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Monday, June 18, 2018

City of Akron Delays Decision on Future of Second Chance Village Homeless Community Until Later This Summer

Posted By on Mon, Jun 18, 2018 at 2:28 PM

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Following an emotional and lengthy meeting of the Akron planning commission last Friday the city announced it will delay a decision on a conditional permit that would allow a homeless encampment on private property to continue operating.

Sage Lewis, a local businessman, opened his land to homeless last year and installed toilets, a kitchen and security cameras to facilitate their encampment. Second Chance Village has since been the subject of a lawsuit from a neighbor and endless rancor, not least because of its location. As the Akron Beacon Journal's Doug Livingston wrote, "The building now bustles with homeless people in the heart of a neighborhood poised for development. After decades of decline, private and public investment are gelling at the nexus of Arlington, Market and Exchange streets with road projects, new shopping centers, housing developments, a neighborhood development corporation and, soon, a new fire station."

Akron has argued that it's an illegal campground, a contention that was challenged at the meeting by supporters, residents and even the neighbor who’d filed the lawsuit, who now says he supports the camp.

The city nonetheless said that the property’s current use is a nuisance, the subject of more than a hundred police calls since it opened to a population it says the fire department has found to be overcrowded.



"We believe in housing the homeless and we take our responsibility seriously to examine land use decisions in keeping with what protects the common good, wherever that may be," Akron planning director Jason Segedy said.
Lewis, who applied for a permit from the city to keep the camp operating, said that while shelters exist in Akron, there’s still a sizeable homeless population that is unsheltered and that Second Chance is meant to be a transitional housing opportunity.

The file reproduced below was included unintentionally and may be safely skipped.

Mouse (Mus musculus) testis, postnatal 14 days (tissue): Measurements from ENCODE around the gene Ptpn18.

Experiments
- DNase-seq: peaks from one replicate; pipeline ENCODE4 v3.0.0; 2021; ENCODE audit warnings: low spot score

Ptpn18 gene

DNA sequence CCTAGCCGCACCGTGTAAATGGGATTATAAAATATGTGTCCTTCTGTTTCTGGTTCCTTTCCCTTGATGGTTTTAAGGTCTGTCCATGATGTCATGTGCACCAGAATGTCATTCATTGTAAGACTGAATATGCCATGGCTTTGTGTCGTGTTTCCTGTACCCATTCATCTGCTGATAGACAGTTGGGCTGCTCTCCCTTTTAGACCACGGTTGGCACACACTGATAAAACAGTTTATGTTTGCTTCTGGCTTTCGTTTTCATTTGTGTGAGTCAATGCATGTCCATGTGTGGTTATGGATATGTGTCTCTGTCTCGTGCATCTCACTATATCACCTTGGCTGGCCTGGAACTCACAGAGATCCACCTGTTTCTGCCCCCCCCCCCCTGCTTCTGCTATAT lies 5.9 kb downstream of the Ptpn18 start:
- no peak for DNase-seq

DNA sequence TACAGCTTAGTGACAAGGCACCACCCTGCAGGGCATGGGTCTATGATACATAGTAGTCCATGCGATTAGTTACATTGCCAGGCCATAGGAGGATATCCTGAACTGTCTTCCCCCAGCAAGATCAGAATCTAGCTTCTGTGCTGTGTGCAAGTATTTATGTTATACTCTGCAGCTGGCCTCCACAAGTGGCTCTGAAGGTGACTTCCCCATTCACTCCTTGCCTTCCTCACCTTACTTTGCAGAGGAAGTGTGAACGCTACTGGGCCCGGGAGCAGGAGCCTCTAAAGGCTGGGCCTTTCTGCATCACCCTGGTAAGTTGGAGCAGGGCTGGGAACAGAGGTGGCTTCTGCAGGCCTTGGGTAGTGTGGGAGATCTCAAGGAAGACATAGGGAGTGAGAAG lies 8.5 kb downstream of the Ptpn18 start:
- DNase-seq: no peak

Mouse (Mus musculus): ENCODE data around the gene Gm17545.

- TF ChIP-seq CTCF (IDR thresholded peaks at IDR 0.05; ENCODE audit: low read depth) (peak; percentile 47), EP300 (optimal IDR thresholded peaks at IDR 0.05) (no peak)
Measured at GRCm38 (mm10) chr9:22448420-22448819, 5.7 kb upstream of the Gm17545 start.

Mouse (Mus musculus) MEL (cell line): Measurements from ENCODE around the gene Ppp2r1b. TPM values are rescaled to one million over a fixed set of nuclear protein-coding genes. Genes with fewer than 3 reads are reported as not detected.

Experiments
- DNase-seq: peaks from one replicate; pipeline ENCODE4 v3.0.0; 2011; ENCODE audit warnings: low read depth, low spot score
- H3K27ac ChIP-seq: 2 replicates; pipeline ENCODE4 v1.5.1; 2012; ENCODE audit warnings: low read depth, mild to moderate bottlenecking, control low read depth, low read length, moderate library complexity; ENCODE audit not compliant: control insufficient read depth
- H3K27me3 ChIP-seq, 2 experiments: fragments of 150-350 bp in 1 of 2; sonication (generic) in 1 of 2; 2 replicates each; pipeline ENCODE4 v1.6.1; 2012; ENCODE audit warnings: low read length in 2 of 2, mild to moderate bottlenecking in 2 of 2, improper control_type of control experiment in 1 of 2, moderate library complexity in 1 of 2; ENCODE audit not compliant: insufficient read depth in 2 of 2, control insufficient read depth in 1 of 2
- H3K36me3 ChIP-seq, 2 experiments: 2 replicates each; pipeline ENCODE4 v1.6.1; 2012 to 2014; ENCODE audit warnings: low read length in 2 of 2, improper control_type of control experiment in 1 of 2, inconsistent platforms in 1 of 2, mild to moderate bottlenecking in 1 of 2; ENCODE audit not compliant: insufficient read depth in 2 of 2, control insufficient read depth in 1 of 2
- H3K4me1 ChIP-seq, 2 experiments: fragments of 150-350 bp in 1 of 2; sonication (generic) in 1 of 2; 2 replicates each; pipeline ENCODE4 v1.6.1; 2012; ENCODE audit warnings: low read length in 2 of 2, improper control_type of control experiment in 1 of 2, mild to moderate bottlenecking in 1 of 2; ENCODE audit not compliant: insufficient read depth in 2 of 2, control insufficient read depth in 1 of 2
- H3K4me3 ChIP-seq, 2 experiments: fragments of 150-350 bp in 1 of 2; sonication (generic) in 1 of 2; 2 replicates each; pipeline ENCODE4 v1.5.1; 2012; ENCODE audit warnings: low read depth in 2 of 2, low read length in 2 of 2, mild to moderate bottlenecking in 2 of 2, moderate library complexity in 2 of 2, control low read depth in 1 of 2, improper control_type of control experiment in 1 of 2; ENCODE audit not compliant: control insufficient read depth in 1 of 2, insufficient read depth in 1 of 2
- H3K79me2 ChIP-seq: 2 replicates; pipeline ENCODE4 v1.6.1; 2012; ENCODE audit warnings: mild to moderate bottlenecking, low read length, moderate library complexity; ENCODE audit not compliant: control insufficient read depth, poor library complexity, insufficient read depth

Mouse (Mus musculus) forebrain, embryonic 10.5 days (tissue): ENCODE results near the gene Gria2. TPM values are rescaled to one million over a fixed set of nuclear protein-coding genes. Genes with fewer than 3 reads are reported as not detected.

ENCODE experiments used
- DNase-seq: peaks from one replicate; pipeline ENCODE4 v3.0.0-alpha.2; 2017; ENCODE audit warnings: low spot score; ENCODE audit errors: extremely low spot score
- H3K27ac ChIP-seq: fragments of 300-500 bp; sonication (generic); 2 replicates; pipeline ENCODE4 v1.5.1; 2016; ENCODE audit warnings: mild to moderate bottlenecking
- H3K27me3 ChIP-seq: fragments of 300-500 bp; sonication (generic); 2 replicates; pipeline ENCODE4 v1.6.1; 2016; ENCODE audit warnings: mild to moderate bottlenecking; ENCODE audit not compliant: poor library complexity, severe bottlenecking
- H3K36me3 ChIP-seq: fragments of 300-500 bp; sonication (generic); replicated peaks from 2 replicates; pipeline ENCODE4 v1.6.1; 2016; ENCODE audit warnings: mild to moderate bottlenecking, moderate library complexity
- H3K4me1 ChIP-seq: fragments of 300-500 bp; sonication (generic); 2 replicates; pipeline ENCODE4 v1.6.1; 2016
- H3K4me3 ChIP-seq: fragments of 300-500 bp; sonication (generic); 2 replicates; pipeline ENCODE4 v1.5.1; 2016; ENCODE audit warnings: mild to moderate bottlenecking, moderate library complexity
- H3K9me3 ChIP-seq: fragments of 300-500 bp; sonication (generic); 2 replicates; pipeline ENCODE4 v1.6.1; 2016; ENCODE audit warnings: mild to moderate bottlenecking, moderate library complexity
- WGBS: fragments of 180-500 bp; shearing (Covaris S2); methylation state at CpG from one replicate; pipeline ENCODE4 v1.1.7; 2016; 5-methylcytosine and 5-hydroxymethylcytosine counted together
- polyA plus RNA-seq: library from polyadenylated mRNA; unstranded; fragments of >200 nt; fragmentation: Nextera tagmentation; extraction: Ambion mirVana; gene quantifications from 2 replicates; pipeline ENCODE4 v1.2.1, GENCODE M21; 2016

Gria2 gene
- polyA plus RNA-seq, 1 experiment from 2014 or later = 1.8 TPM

"Our dream from the very beginning was to have this be a start of a conversation. This was a new concept of a new way of working with the homeless," Lewis said at the meeting. "Idealistic me thought officials were going to come and we were going to have this really cool discussion of the needs of the homeless and how we can make Akron a better place by taking care of these people. But all I'm getting is 'no.'"

The ACLU of Ohio, the Northeast Ohio Coalition for the Homeless, an assortment of other nonprofits and a group of law and housing policy professors penned an open letter to the city last week imploring them to protect the village and cease punishing the homeless.

“Encampments such as Second Chance Village save lives,” the letter read. “Disbanding this sanctuary would jeopardize the safety of its residents and would be illegal.

“The City of Akron has spent far too much time over years attempting to criminalize and exclude people experiencing homelessness. For several years, the City has descended on encampments, seizing everyone’s belongings, including donated tents, blankets, personal mementos, legal documents, and other prized personal possessions. The Kramer Legal Clinic at Case Western Reserve Law School previously filed a suit, arguing that this practice violated the Constitution. The City settled, paying for the damage it caused and agreeing to a protocol before disbanding encampments in the future.

“When harassing encampments in the past, the City argued they were unlawful because the property owner did not agree to house an encampment. But, now that a property owner has generously welcomed his neighbors — providing facilities and trying to accommodate the concerns that neighbors and the City had — the City concludes people seeking shelter are not welcome there, either. We write to change the City’s view.”

The city’s official decision didn’t come Friday, and probably won’t come until the end of the summer. The planning commission voted to postpone a decision on the conditional permit in order to gather more information. It doesn’t meet again until July. After that, a recommendation would be made to city council, which is on break during August and doesn’t reconvene until September. Until then, Second Chance Village lives on. 

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